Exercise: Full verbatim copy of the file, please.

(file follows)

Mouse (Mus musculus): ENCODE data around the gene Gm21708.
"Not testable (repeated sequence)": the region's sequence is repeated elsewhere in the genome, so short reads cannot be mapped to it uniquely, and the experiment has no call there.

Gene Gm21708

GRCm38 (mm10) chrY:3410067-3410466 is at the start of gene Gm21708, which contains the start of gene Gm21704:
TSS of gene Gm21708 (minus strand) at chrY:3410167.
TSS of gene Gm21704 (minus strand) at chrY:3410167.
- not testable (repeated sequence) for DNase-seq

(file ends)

Mouse (Mus musculus): ENCODE data around the gene Gm21708.
"Not testable (repeated sequence)": the region's sequence is repeated elsewhere in the genome, so short reads cannot be mapped to it uniquely, and the experiment has no call there.

Gene Gm21708

GRCm38 (mm10) chrY:3410067-3410466 is at the start of gene Gm21708, which contains the start of gene Gm21704:
TSS of gene Gm21708 (minus strand) at chrY:3410167.
TSS of gene Gm21704 (minus strand) at chrY:3410167.
- not testable (repeated sequence) for DNase-seq